Verla: The worst, is that sometimes you feel overwhelmed by all the submissions and don't have time to do what you want to with them.
Holly: You can yell at the person who critiqued your manuscript and they never know it. (Just kidding)
Verla: Hey. That's a VERY valid positive point, Holly.
lindy: What is the best way to handle a manuscript that you feel incapable of addressing?
Gail: Be honest!
Lyra_: good question...
Karma: Be honest, always.
Gail: I love honesty, even when i hate it.
Lyra_: I expect honesty
Karma: I not only expect it, I depend on it.
lindy: What do you think are some negative things about online groups?
Suzy-Q: when people don't participate
Karma: Absolutely SQ.
Verla: when I come across one that I honestly can't critique because I don't feel I could help the person....then I usually just give an "overview" evaluation of the work. Mention its positive points and what/where I think it might find a home.
Suzy-Q: Or really get on a person's case because they feel that person is unsure of how to critique.
Karma: My first online critique group was a dud.
Karma: First two actually.
lindy: I read about a group that has rules as far as how many they can submit per month--and how many they must critique.
Karma: The more organized, the better, just like in live.
Verla: We limit our group to one submission per week per person.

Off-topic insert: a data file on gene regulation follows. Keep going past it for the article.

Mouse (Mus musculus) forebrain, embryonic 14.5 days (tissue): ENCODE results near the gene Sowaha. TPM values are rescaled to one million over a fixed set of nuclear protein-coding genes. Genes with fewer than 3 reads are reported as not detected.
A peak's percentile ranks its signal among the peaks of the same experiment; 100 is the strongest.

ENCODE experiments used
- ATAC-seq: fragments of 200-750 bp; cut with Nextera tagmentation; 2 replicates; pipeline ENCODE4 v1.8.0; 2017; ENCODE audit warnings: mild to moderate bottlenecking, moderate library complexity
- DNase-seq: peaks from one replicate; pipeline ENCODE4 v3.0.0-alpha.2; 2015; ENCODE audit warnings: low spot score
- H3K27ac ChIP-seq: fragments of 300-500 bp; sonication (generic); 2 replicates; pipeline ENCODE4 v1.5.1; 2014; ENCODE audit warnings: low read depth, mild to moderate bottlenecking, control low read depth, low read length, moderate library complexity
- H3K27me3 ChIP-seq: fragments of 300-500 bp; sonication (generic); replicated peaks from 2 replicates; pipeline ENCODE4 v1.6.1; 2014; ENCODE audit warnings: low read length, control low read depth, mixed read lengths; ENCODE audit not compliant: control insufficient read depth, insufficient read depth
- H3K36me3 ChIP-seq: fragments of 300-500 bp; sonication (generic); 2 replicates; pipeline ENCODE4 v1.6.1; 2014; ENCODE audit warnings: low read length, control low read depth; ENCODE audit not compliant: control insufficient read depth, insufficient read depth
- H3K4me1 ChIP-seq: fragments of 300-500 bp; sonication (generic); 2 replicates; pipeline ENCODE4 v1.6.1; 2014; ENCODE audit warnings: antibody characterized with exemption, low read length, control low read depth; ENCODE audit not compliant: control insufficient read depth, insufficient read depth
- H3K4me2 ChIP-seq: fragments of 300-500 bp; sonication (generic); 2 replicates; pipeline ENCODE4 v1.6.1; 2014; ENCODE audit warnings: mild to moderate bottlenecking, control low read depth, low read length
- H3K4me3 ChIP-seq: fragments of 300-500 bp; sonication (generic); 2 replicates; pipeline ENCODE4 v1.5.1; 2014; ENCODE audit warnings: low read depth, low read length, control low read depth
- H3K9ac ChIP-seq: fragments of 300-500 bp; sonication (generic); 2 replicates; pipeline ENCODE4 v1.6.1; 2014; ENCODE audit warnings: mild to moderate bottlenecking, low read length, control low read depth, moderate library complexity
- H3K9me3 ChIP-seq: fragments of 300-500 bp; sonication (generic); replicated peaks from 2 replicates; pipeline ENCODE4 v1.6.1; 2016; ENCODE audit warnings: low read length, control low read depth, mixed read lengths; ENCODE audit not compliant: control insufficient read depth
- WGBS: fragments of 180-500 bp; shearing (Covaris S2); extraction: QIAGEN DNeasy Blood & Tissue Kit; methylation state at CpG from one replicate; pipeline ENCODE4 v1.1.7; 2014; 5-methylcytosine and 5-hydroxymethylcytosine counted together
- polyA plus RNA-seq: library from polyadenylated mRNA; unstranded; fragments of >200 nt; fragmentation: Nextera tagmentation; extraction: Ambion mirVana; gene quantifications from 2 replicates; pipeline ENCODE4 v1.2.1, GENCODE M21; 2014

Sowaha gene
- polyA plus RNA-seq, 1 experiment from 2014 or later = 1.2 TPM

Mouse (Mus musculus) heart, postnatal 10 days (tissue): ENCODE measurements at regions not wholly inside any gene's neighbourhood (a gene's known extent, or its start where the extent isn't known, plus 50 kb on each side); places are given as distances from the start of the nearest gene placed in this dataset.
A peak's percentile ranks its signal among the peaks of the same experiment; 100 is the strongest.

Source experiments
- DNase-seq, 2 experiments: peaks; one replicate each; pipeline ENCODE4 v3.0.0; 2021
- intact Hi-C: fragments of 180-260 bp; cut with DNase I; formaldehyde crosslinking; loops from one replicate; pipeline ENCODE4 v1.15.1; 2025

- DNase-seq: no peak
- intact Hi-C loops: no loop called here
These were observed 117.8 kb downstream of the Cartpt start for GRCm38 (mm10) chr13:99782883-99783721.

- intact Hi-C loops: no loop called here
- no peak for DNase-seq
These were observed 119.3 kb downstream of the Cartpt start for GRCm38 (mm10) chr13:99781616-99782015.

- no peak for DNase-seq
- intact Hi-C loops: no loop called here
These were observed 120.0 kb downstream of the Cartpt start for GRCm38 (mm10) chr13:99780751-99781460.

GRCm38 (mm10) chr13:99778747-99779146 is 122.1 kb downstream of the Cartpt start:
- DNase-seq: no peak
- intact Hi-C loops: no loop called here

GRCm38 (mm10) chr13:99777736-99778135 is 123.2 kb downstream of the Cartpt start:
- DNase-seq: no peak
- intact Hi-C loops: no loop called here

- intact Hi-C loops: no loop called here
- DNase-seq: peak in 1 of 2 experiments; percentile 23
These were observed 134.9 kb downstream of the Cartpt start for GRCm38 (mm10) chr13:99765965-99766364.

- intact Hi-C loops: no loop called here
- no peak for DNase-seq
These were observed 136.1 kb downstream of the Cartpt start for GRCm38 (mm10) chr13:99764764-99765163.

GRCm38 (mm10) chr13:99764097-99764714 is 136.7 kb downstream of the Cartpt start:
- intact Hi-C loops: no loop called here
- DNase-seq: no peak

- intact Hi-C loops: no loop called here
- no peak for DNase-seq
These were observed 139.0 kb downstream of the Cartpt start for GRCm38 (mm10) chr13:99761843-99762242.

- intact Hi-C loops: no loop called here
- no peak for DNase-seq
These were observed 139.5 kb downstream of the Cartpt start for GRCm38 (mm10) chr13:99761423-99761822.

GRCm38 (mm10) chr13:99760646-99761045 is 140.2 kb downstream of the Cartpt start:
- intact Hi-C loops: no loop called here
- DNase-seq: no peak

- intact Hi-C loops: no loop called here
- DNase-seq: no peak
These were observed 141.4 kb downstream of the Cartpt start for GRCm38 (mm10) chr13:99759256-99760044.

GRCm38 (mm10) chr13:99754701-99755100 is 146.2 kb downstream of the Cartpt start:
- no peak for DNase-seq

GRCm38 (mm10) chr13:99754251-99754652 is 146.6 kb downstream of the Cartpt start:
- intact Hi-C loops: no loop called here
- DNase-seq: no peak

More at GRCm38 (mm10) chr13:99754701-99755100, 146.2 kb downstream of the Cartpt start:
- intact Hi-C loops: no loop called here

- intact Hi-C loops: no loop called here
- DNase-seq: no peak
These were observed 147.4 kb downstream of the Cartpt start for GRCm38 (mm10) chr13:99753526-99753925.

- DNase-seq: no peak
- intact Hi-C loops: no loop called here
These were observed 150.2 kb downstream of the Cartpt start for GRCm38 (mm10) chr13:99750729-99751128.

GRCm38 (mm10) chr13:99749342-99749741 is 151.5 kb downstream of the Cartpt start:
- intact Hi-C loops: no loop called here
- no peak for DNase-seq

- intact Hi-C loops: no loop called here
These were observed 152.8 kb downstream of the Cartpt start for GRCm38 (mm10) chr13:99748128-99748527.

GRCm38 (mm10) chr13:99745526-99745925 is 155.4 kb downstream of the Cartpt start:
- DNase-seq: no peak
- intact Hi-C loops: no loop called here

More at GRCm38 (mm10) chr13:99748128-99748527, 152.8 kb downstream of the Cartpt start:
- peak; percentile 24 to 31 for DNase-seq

Verla: So that we never get more than five per week.
Karma peers at the heavens and thanks God for STARS!
Karma: Stars is the name of our crit group.
Verla: (STARS is the name of our online critique group)
Holly: Good one Karma
lindy: I couldn't imagine critqueing five per week!
Karma: It's not that bad.
Karma: We do mostly Picture books, Lindy.
Verla: We don't usually get that many, lindy. That is the MAXIMUM.
Holly: But not everyone subs one every week
Verla: We usually get 2-3 submissions per week
Holly: unless you are me, and you send two a week, sorry
Verla: LOL I only critiqued one, Holly.
lindy: congratualation Holly! Way to be productive!
Karma: It's so nice to compare all the crits, and see what keeps coming up.
Verla: And if a person is too busy, they just tell everyone and skip critiques for that week.
Gail: I would like to join STARS.
Suzy-Q: I think we should have one called Kidlit....
lindy: We meet once every three weeks... How about you all?
. Verla: We used to meet once a month. (I'm talking about my personal, LIVE critique group, now)
lindy: I also think it's important to encourage people to bring a manuscript back.
lindy: I think a lot of newer writers abandon a piece too early
lindy: And sometimes it has to grow, before it can be honed
Lyra_: on the other side of that, I've seen a manuscript worked YEARS to death, instead of coming up with something new
lindy: True true!
lindy: I think a writer should be encouraged ENCOURAGED maybe even prodded occassionally if he hasn't brought in something new